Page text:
For busy commuters, however, walking is popular when the distance is under a half-mile. Beyond that, a car is selected over transit, unless other “last mile” solutions are convenient.
For over 100,000 in Barcelona, their “last mile” solution is taking a bicycle down tree covered bike lanes that I enjoyed riding. May bike lanes were safely seperated from the car lanes, but others disappeared into hair raising intersections. Barcelona has 9,000 bicycles in Bicing, a bike sharing subscription program that costs 35 euros per year with added charges for keeping a bike more than 30 minutes. A member goes to one of 400 convenient on the street locations, holds their RFID smartcard near the display, sees which bike to take (e.g. Space 18), rides to their destination, and then secures their bike in the new location. Bicing offers its 100,000 members a smart app with location map and extensive information.
Bicycle sharing has millions of members in European cities. It is now taking foot in the U.S. in Washington DC, Twin Cities, Chicago, Denver, Tulsa, San Antonio, San Francisco, and other cities. Some include special programs for employers and universities to facilitate broad participation. In America, these commuters save a fortune in car costs, gasoline, and parking fees. As a plus, they get some healthy exercise.
Electric Car and PRT New Urban Mobility
Austin, Texas, has modeled the successful point-to-point (P2P) bicycle sharing with 300 shared Mercedes SmartCars. Someone can exit transit, drive the SmartCar three miles to work, park the car and walk away, paying pennies per minute. In the future, the SmartED electric car will be included in the Austin P2P car sharing.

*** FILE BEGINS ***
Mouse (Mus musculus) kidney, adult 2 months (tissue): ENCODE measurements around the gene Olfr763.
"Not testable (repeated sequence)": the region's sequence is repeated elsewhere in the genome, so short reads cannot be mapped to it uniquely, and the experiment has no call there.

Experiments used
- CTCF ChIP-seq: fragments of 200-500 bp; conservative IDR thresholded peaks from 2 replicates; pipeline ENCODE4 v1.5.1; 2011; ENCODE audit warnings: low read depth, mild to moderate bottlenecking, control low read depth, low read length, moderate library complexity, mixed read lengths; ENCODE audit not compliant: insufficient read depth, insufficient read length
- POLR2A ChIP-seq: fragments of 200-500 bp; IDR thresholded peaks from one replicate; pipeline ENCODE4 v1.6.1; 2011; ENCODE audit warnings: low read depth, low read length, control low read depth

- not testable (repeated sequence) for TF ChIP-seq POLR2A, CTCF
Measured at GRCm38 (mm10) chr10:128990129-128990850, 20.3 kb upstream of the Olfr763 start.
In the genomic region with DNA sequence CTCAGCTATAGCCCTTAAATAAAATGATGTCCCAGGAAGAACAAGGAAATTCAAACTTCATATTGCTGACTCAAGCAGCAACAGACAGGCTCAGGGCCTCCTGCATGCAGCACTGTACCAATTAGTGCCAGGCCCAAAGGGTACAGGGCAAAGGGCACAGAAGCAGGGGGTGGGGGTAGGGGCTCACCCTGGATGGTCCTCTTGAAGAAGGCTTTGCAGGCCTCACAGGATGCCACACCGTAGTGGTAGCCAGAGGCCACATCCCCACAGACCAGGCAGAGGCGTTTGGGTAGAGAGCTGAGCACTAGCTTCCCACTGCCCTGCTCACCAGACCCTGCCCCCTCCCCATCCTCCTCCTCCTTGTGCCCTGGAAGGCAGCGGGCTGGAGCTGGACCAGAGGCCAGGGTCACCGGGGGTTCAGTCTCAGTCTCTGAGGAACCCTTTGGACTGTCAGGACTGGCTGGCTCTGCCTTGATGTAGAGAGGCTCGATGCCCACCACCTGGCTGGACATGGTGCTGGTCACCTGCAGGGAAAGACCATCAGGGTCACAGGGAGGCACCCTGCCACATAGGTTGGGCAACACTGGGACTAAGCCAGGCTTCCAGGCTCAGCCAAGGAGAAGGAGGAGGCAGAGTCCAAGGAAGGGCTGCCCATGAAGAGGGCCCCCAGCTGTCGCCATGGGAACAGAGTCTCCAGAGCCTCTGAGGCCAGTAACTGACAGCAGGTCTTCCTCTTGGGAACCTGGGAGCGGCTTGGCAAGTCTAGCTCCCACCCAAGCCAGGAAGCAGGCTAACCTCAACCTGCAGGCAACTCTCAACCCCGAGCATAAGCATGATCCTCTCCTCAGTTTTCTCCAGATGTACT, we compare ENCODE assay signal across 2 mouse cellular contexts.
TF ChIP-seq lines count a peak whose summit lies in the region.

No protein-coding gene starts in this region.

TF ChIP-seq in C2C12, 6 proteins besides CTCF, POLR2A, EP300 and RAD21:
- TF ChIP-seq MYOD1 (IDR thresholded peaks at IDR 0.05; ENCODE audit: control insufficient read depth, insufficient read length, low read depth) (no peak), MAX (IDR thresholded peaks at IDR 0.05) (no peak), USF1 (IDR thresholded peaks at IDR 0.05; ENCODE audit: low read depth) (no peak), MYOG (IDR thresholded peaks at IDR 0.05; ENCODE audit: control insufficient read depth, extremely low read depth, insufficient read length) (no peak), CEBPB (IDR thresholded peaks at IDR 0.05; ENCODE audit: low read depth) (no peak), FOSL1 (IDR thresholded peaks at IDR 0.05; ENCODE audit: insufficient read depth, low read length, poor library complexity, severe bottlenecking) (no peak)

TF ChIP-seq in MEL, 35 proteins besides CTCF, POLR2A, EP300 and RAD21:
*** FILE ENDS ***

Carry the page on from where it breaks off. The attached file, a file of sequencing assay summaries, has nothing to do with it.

Millions of visitors to the London Olympics next year will have the opportunity to use a different electric approach – personal rapid transit (PRT). They will get in a pod on an electric rail at Heathrow Airport, push the destination button as someone would in an elevator, and glide a few miles to their destination.
Looking to the future, automakers see new opportunities in urban mobility. Car makers observe the millions of us who use mobile devices with smart apps to best get through our busy days, at times in a car, at times walking, and at times using new technology.
I had the opportunity to test drive the General Motors EN-V urban mobility concept vehicle. The friendly little two-seat pod rests on a Segway drive system. It could easily be steered around the Standor University campus, where the event occurred. In the future, these new light electric vehicles could be navigated along mobility pathways separated from cars in a gridlocked city. The EN-V can also navigate autonomously, automatically stop for pedestrians, and cluster into compact convoys.